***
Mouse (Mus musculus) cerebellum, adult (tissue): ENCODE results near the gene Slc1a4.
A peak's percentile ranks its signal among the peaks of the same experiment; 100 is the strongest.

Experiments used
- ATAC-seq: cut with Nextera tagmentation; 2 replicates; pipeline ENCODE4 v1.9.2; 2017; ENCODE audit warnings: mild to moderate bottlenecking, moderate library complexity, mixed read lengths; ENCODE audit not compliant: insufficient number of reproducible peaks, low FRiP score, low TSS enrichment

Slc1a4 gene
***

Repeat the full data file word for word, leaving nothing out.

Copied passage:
Mouse (Mus musculus) cerebellum, adult (tissue): ENCODE results near the gene Slc1a4.
A peak's percentile ranks its signal among the peaks of the same experiment; 100 is the strongest.

Experiments used
- ATAC-seq: cut with Nextera tagmentation; 2 replicates; pipeline ENCODE4 v1.9.2; 2017; ENCODE audit warnings: mild to moderate bottlenecking, moderate library complexity, mixed read lengths; ENCODE audit not compliant: insufficient number of reproducible peaks, low FRiP score, low TSS enrichment

Slc1a4 gene